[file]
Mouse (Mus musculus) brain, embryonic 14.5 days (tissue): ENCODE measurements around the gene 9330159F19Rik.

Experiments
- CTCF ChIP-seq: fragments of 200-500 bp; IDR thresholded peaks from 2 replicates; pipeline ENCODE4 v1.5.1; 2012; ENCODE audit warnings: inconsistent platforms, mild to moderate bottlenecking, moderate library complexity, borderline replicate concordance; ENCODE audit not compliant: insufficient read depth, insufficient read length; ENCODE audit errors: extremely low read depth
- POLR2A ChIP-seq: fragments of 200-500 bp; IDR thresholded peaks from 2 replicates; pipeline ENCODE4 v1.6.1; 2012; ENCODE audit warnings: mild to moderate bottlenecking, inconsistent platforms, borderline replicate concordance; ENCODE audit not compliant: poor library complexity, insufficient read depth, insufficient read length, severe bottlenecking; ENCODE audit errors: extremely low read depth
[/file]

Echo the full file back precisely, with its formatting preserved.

Mouse (Mus musculus) brain, embryonic 14.5 days (tissue): ENCODE measurements around the gene 9330159F19Rik.

Experiments
- CTCF ChIP-seq: fragments of 200-500 bp; IDR thresholded peaks from 2 replicates; pipeline ENCODE4 v1.5.1; 2012; ENCODE audit warnings: inconsistent platforms, mild to moderate bottlenecking, moderate library complexity, borderline replicate concordance; ENCODE audit not compliant: insufficient read depth, insufficient read length; ENCODE audit errors: extremely low read depth
- POLR2A ChIP-seq: fragments of 200-500 bp; IDR thresholded peaks from 2 replicates; pipeline ENCODE4 v1.6.1; 2012; ENCODE audit warnings: mild to moderate bottlenecking, inconsistent platforms, borderline replicate concordance; ENCODE audit not compliant: poor library complexity, insufficient read depth, insufficient read length, severe bottlenecking; ENCODE audit errors: extremely low read depth